Take for exam­ple the sit­u­a­tion we saw in Colombia just a few years back, where price dif­fer­en­tials spiked to his­toric lev­els on low pro­duc­tion of com­mod­ity Arabica cof­fee. Rather than homog­e­niz­ing spe­cialty cof­fee lots for the sole pur­pose of meet­ing futures con­tract oblig­a­tions, would it not have been bet­ter to offer a suit­able alter­na­tive of good qual­ity Fine Robusta (per­haps even an improve­ment to com­mod­ity Arabica) to the phys­i­cal mar­ket to relieve price pres­sure? Right now there is no such sub­sti­tute, so the entire indus­try and its spe­cialty cof­fee remain at risk.

Humanity:  Robusta farm­ers are the most impov­er­ished in the cof­fee world because their cof­fees have not enjoyed the same price pre­mi­ums as their Arabica coun­ter­parts due to the mar­ket issues addressed above. As we have seen in Arabica cul­ti­va­tion, improve­ments in Robusta qual­ity and value will lead to higher income, improved liv­ing con­di­tions and polit­i­cal sta­bil­ity in cof­fee farm­ing areas, though with its same chal­lenges. Furthermore, we must not for­get about the impact of cli­mate change and pop­u­la­tion growth on all cof­fee farm­ing that is rob­bing com­mu­ni­ties of their cash crop. As weather pat­terns change and land avail­able for Arabica farm­ing shrinks, Robusta farm­ing is some­times the only fea­si­ble way for cof­fee farm­ers to con­tinue doing what they know and have done for gen­er­a­tions. With world­wide con­sump­tion pro­jected to con­tinue increas­ing, I believe that it is far bet­ter to keep cof­fee farm­ers farm­ing cof­fee rather than see them aban­don a way of life in favor of, for exam­ple, grow­ing rub­ber trees.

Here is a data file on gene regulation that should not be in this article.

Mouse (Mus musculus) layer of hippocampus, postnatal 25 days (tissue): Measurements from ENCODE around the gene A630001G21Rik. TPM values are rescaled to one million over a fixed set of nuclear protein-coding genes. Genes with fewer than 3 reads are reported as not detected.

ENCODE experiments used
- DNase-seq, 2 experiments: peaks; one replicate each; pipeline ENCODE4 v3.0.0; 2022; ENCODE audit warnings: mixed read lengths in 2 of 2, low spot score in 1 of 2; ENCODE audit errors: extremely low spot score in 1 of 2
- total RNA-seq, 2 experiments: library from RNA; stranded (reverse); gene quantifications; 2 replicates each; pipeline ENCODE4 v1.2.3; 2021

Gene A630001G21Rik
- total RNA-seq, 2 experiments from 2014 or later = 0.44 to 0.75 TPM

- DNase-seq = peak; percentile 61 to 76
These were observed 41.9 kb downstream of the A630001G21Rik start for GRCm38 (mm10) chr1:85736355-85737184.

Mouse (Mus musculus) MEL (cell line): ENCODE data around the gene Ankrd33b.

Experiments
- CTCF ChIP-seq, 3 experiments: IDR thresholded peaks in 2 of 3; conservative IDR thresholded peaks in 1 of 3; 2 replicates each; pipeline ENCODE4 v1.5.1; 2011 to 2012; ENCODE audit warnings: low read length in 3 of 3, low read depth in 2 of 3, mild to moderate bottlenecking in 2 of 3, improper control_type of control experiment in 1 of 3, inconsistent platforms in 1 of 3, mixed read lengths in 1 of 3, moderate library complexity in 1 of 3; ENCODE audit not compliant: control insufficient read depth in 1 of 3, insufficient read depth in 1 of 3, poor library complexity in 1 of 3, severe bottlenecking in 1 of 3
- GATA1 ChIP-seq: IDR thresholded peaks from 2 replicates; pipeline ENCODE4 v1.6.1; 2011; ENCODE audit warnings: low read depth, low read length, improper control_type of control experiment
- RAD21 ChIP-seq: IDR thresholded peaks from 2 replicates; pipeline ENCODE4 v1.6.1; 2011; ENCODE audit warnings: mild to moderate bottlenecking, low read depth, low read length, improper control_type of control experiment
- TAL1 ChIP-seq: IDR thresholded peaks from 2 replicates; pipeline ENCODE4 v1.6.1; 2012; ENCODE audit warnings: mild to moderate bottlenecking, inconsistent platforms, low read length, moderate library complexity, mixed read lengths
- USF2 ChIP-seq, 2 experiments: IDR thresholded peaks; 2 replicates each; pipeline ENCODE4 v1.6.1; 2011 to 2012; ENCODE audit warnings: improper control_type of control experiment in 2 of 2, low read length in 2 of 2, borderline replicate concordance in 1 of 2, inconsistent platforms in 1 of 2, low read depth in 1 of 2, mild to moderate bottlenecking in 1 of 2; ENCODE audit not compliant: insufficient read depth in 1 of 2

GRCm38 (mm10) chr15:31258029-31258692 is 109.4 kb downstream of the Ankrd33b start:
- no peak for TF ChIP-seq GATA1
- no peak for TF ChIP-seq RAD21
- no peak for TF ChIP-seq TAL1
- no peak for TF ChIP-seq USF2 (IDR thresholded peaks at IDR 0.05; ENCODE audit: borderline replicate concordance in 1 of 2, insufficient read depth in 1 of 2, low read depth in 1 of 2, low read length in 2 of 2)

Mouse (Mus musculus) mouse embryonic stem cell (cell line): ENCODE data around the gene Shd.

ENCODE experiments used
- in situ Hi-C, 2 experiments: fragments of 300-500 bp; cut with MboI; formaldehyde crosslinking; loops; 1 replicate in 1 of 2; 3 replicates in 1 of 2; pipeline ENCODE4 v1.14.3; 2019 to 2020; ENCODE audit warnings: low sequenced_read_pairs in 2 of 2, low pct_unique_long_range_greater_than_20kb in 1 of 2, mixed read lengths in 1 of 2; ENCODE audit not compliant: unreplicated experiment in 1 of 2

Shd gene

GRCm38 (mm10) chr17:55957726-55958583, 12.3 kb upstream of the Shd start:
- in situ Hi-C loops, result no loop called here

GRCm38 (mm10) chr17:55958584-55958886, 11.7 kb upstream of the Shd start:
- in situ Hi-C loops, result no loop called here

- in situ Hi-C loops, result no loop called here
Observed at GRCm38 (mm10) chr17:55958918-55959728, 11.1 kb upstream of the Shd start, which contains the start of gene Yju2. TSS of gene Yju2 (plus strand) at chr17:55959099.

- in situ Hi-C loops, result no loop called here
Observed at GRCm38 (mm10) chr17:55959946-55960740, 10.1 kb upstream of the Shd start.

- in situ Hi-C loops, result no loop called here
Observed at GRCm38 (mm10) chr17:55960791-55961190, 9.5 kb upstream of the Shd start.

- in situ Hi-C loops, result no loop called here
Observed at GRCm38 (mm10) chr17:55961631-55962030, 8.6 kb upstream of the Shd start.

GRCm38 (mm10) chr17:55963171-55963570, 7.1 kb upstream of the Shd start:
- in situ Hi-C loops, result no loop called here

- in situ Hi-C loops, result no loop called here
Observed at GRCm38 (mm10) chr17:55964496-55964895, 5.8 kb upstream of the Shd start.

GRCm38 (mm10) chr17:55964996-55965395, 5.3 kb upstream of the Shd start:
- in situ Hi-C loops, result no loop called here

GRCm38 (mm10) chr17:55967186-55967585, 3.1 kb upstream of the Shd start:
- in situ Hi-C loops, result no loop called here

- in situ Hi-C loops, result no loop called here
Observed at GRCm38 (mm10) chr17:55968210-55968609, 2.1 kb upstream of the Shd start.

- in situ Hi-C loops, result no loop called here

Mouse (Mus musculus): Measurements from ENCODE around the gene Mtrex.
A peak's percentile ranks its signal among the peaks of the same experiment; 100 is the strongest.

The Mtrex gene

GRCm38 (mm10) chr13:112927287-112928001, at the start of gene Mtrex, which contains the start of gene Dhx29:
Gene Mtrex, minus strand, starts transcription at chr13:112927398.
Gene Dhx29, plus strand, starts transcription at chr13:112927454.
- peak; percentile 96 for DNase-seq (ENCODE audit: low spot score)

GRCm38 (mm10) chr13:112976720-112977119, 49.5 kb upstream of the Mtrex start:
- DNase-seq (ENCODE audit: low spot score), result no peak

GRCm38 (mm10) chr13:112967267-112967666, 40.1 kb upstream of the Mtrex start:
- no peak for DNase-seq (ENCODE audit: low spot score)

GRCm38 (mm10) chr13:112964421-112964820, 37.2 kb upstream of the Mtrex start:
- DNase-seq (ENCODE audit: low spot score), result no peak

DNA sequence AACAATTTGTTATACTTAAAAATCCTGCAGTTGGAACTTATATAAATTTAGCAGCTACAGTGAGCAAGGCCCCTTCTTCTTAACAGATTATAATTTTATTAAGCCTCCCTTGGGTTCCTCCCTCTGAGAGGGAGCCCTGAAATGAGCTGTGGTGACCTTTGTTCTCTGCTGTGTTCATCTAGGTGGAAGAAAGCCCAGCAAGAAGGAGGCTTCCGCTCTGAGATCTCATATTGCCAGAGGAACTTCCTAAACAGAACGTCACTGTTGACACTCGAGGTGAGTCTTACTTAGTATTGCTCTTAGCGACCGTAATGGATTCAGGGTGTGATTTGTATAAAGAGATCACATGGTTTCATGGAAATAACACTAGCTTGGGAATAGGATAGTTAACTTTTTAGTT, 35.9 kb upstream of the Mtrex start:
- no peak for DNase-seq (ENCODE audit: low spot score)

You are absolutely cor­rect that there has been a sub­stan­tial inter­est by cof­fee buy­ers in Robusta this year and I agree that inter­est is being sparked by finan­cial motives, but unlike the posi­tion of your arti­cle, I do not believe that the spe­cialty cof­fee indus­try is tee­ter­ing atop a slip­pery slope of qual­ity com­pro­mises. Quite the oppo­site, I see that the sus­tained surge in Arabica ‘C’ mar­ket pric­ing is just the cat­a­lyst that we need for the spe­cialty cof­fee roast­ers of North America and else­where to rec­og­nize that there is another area of cof­fee with vast poten­tial that is com­pletely unex­plored and another pop­u­la­tion of cof­fee work­ers largely ignored. We can pre­tend that our asso­ci­a­tion is called the Specialty Arabica Association of America, but by doing so, we will be lim­it­ing our own poten­tial to evolve.